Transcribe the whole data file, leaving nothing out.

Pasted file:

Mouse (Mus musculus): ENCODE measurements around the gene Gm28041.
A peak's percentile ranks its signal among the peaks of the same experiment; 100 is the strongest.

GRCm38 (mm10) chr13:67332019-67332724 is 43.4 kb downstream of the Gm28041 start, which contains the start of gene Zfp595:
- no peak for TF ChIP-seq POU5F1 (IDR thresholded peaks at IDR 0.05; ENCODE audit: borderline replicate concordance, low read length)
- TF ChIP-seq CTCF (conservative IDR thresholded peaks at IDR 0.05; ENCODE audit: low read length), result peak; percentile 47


Mouse (Mus musculus): ENCODE measurements around the gene Gm28041.
A peak's percentile ranks its signal among the peaks of the same experiment; 100 is the strongest.

GRCm38 (mm10) chr13:67332019-67332724 is 43.4 kb downstream of the Gm28041 start, which contains the start of gene Zfp595:
- no peak for TF ChIP-seq POU5F1 (IDR thresholded peaks at IDR 0.05; ENCODE audit: borderline replicate concordance, low read length)
- TF ChIP-seq CTCF (conservative IDR thresholded peaks at IDR 0.05; ENCODE audit: low read length), result peak; percentile 47